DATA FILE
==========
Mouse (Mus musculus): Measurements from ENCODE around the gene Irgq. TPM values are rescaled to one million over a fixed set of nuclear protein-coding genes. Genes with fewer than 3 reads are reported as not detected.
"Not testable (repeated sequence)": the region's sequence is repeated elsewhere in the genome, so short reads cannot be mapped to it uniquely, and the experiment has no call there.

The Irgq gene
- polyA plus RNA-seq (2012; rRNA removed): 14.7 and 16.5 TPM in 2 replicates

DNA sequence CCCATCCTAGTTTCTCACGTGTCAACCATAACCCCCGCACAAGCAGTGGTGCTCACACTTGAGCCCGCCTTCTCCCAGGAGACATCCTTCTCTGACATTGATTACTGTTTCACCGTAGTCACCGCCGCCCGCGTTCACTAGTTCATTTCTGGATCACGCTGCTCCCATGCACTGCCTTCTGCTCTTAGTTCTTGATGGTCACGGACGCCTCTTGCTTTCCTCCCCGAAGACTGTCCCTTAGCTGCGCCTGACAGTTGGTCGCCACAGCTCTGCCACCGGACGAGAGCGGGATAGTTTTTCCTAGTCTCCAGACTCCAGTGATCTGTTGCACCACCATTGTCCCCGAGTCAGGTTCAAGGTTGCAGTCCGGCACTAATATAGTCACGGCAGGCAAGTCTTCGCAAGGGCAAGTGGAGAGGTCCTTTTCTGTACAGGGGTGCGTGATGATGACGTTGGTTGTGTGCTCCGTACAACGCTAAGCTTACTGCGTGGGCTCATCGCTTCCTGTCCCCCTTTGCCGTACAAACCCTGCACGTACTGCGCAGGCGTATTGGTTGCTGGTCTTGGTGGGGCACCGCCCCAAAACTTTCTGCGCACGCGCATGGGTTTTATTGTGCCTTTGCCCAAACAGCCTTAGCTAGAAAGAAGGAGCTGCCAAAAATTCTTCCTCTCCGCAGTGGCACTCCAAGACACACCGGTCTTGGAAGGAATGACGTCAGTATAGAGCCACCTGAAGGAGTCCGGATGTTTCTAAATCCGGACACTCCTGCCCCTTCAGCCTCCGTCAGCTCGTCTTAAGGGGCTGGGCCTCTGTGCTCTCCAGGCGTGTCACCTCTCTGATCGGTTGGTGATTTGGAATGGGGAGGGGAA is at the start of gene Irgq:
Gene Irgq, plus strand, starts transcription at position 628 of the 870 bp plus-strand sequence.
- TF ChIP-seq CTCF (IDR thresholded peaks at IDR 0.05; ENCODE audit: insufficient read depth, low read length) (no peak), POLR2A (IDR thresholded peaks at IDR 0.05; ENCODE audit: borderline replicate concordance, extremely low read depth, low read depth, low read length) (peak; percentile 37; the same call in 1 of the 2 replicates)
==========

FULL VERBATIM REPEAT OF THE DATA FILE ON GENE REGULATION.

Mouse (Mus musculus): Measurements from ENCODE around the gene Irgq. TPM values are rescaled to one million over a fixed set of nuclear protein-coding genes. Genes with fewer than 3 reads are reported as not detected.
"Not testable (repeated sequence)": the region's sequence is repeated elsewhere in the genome, so short reads cannot be mapped to it uniquely, and the experiment has no call there.

The Irgq gene
- polyA plus RNA-seq (2012; rRNA removed): 14.7 and 16.5 TPM in 2 replicates

DNA sequence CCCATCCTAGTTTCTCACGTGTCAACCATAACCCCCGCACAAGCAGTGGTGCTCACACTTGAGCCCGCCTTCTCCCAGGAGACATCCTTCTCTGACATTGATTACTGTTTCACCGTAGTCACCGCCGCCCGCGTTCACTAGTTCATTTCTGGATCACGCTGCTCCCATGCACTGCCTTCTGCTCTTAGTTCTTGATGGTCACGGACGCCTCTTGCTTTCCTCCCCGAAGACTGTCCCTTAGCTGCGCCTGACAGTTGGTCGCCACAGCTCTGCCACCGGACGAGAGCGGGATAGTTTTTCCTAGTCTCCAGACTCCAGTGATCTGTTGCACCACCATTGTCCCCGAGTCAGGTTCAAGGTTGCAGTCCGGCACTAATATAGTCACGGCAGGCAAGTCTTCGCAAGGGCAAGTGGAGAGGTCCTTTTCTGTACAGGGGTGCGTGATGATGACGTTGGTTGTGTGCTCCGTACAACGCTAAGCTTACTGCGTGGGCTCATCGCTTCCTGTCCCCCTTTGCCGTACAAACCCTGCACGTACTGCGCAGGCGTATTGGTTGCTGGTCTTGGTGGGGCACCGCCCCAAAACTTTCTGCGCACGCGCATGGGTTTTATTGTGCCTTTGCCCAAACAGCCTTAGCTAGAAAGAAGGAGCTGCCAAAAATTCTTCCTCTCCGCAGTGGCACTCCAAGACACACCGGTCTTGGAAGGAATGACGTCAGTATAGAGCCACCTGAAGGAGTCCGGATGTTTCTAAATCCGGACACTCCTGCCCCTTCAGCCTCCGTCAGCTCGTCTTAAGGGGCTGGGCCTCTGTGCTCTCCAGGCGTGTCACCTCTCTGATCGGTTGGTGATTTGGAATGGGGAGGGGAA is at the start of gene Irgq:
Gene Irgq, plus strand, starts transcription at position 628 of the 870 bp plus-strand sequence.
- TF ChIP-seq CTCF (IDR thresholded peaks at IDR 0.05; ENCODE audit: insufficient read depth, low read length) (no peak), POLR2A (IDR thresholded peaks at IDR 0.05; ENCODE audit: borderline replicate concordance, extremely low read depth, low read depth, low read length) (peak; percentile 37; the same call in 1 of the 2 replicates)